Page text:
As regular readers are well aware, I (and anyone else who wants accurate up-to-date information on what is going on in our prison)s relies on the prison factfiles produced by the Prison Reform Trust. Known as the Bromley Briefings, they are issued twice a year. The 2023 summer edition was published today (30 June, 2023).
As usual, I will pick out 10 interesting facts from the briefing and feature it in a blog post sometime next week. However, this post focuses on the prison capacity crisis which forms the introduction of the latest prison factfile.
Prison Capacity Crisis
The factfile reveals that there are nearly 3,400 more people in prison since the start of the year, and over 5,000 more people behind bars compared to June last year, as the prison population approaches 86,000.
These concerning figures further support the warning issued by Andrea Albutt, President of the Prison Governors’ Association, to the All Party Parliamentary Group on Penal Affairs in May, that the prison system is facing a capacity crisis.
The report highlights that the government’s commitment to building 20,000 new prison places by the mid-2020s remains significantly behind schedule, despite a recent increase in activity. By 5 June 2023, just 5,202 new places had been constructed.
Ministry of Justice officials conceded that even if all planned capacity projects are delivered on time, there will be a shortfall of 2,300 prison places by March 2025, according to an internal memo accidentally published at the start of June.
The challenge is further compounded by the closure of nearly 10,700 prison places since 2010, many of which were outdated and dilapidated following years of underinvestment in maintenance and upkeep.
Around 11,000 new places have been created since 2010, so we have a net increase of just 300 prison spaces.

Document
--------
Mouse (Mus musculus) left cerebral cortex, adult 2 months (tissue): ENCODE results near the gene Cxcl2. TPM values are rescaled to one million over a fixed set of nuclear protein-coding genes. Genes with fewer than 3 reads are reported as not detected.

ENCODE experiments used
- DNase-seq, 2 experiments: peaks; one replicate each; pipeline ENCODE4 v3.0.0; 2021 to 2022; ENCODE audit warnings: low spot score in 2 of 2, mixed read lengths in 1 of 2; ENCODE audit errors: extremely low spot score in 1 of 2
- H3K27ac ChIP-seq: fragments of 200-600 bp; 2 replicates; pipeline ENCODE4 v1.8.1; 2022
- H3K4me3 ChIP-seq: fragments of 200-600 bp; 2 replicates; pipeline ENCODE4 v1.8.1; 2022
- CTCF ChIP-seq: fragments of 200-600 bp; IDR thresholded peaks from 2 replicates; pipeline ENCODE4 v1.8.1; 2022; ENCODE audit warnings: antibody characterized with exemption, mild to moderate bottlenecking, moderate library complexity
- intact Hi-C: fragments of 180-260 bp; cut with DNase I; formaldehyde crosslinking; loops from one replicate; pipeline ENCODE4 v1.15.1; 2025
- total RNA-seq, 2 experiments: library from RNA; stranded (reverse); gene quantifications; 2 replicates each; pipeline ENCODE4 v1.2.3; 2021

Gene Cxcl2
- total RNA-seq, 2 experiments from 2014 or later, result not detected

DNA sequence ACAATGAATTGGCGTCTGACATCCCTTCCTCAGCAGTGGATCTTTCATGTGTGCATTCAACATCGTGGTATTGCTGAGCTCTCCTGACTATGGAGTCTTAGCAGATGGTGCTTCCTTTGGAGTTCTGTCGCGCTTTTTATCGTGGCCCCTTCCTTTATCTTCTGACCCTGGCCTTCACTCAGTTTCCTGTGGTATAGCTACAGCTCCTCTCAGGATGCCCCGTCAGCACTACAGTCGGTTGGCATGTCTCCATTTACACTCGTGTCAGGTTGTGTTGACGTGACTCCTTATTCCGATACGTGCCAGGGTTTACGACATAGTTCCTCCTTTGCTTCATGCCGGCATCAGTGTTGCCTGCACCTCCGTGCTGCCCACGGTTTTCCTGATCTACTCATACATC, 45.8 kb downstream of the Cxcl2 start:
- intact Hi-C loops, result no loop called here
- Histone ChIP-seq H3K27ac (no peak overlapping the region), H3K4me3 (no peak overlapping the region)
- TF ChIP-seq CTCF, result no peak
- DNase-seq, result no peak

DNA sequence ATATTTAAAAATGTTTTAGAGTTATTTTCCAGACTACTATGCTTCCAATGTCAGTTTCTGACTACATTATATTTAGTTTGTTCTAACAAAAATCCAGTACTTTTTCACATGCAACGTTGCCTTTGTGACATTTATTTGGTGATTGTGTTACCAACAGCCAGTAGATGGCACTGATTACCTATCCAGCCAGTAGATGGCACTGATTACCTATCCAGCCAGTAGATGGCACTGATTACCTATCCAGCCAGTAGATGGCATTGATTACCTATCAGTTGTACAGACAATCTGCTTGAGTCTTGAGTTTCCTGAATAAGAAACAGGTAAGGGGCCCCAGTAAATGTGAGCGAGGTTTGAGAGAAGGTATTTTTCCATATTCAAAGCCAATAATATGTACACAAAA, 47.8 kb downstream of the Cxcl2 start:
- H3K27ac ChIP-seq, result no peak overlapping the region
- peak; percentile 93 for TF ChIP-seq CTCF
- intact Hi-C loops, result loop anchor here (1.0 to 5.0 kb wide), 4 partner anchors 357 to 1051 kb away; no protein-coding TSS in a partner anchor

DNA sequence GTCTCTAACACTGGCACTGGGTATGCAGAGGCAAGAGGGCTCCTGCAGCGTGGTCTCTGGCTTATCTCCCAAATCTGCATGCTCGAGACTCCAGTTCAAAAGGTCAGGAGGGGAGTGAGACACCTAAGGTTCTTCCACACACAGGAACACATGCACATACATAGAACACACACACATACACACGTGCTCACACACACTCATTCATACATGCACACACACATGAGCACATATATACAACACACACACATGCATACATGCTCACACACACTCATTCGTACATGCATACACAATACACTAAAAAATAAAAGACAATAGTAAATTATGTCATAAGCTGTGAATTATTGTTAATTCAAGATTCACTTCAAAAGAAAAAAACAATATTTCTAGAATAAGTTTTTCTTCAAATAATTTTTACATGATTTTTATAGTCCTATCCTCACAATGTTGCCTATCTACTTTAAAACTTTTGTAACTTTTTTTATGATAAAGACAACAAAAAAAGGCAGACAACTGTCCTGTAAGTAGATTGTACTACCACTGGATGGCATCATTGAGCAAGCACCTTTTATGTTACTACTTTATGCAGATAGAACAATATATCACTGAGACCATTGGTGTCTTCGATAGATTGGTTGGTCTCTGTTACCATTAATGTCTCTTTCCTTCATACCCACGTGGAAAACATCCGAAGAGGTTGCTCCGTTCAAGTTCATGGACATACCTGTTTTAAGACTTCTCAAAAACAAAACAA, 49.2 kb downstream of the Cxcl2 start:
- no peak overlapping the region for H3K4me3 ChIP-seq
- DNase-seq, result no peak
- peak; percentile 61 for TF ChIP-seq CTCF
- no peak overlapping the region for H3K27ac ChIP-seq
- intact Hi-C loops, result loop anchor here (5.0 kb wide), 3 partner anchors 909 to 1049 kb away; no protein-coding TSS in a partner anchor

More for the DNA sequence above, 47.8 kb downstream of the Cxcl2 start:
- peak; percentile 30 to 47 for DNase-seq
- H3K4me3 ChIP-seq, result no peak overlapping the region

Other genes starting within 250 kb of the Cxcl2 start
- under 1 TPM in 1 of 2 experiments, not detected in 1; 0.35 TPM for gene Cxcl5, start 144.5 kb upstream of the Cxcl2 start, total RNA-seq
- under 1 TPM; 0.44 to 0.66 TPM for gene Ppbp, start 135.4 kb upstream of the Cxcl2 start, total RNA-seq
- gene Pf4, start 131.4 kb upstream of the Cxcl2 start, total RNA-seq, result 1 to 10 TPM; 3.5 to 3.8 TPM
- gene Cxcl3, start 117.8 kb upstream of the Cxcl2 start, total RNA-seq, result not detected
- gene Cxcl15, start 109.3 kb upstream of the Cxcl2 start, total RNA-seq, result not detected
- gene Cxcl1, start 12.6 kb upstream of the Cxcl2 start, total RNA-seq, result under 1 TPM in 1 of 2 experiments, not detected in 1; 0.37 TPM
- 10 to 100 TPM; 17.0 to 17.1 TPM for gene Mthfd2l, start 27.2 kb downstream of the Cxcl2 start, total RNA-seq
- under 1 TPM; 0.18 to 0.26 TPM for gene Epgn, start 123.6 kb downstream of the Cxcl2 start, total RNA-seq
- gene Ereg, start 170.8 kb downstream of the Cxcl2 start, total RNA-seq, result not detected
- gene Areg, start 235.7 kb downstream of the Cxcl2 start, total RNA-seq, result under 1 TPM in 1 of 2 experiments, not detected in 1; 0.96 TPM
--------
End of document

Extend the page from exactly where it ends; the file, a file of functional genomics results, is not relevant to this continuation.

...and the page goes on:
With government projections that the prison population will rise by a further 7,800 people to reach 93,200 by 2024, the prison service faces an extraordinary challenge simply to keep up with demand—intensifying the strain on existing infrastructure and limiting capacity within the organisation to focus on other pressing priorities, including post-pandemic recovery.
Overuse of imprisonment
The main reason for our continuing overcrowding crisis is the simple fact that we incarcerate a large proportion of our population than any other country in Western Europe, the latest figures show that we imprison 141 out of every 100,000 people, more than twice the proportion in Germany and Norway (see chart below).
We also overuse prison for petty and persistent crime. In 2022, more than 43,000 people were sent to prison to serve a sentence, 61% of whom had committed a non-violent offence. Nearly two out of five (38%) received sentences of six months or less.
Another reason for our high incarceration rates is that we are sending people to prison for longer and longer periods of time. More than three times as many people were sentenced to 10 years or more in 2022 than in 2008. People serving mandatory life sentences for murder are spending more of their sentence in prison. On average they spend 18 years in custody, up from 13 years in 2001.
Judges are also imposing longer minimum terms. The average minimum term imposed for murder rose from 13 years in 2000 to 21 years in 2021.
Another increasingly important contributory factor is our comparatively recent (since 2015) trend of recalling people to prison.
Under changes introduced in 2015, anyone leaving custody who has served two days or more is required to serve a minimum of 12 months under supervision in the community. Since their introduction, the number of people recalled back to custody has increased, particularly amongst women.
8,357 people serving a sentence of less than 12 months were recalled to prison in the year to December 2022.
Call for action
The Prison Reform Trust calls for immediate action with their Chief Executive, Pia Sinha, setting out a list of key measures which could be implemented:
“The government should start by limiting the use of short sentences and reducing a record remand population, as well as increasing the uptake of and entitlement to home detention curfew. In the longer term, it needs to tackle sentence inflation and barriers to progression such as the destructive changes to open conditions transfers introduced by the justice secretary’s predecessor. Furthermore, controversial changes to the parole system contained in the victims and prisoners bill should be scrapped.”
Thanks to Andy Aitchison for kind permission to use the header image in this post. You can see Andy’s work here.